When we say “Negroes” we are talking about the masses of the Negro people. We are not talking about the signatories to this declaration. They are mostly middle class Negroes who do not and cannot speak for, nor represent the interests of the Negro workers and toilers.

The signers of this document tell us that they want to end exploitation in Africa, the West Indies, India and all other colonial areas. Don’t they want to end exploitation in the United States? They don’t even mention this little trifle. What is their opinion on the question of the capitalist exploitation of the sharecroppers and industrial workers? And why do these Negro leaders refrain from making the demand for the complete freedom of Africa and India? Why don’t they demand openly that all subject and colonial peoples be granted their full independence NOW?

We know the answers to all of these questions and we know why certain phrases appear in this declaration. In the first place, the Negroes who signed this declaration were rounded up and corralled by Browder’s Communist Political Association. Some of them did not know what was happening to them, for Max Yergan poses as head of the Council on African Affairs. Ferdinand Smith poses as only secretary-treasurer of the National Maritime Union. Clayton Powell appears only as head of the “People’s Movement.”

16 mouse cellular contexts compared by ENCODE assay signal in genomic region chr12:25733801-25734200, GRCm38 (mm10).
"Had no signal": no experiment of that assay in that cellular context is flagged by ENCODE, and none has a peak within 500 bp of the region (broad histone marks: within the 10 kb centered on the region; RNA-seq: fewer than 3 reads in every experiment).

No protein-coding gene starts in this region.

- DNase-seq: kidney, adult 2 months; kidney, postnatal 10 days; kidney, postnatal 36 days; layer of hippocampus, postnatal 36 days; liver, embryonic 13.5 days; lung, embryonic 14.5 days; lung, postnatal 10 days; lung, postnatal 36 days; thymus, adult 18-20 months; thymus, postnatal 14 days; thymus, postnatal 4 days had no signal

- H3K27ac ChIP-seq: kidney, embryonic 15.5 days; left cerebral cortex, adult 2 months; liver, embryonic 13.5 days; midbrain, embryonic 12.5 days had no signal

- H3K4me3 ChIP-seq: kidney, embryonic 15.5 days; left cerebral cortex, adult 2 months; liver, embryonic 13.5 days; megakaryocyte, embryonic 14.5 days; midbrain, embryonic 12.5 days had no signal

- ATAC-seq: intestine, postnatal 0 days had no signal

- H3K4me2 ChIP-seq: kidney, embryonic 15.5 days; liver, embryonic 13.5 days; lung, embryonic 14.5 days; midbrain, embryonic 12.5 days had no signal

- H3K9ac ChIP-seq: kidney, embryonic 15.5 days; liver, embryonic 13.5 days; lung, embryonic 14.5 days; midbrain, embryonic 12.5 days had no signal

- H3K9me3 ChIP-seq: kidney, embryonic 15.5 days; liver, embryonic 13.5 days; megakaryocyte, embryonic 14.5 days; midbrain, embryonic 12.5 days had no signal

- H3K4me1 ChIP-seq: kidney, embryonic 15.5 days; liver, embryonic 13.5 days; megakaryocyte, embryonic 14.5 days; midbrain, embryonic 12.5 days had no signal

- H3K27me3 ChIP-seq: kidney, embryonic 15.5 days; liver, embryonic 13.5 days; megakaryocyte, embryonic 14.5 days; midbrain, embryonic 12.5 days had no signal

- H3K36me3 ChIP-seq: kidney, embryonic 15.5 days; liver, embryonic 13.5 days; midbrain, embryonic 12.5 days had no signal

Corralled by Stalinists

The Stalin-Browder line is as clear as day in the declaration. “Wholehearted prosecution of the war to total victory”; “the chief issue confronting our country” is the war. No “negotiated peace as advocated by the Hitler-like forces in our country.” One can just see millions of Negro miners, steel workers, sharecroppers and laundry workers storming the political conventions with the battle cry: “no negotiated peace”; “prosecute the war to total victory.”

This declaration is a statement by a group of pro-war middle class Negroes who find themselves with the same attitude on the war as that held by Stalin’s Communist Political Association in the United States. It is not a statement of what Negroes think but of what these Negro leaders and the Stalinists want them to think. The declaration serves not the interests of Negroes but the middle class interests of these leaders and of the Stalin-Browder Communist Political Association.

The declaration is a brazen notification to Roosevelt or Willkie or Dewey that these Negroes are in full support of the imperialist war. All the other “demands” are thrown in as window dressing to obscure their pro-war betrayal and in an effort to make such betrayal palatable to as many Negroes as possible.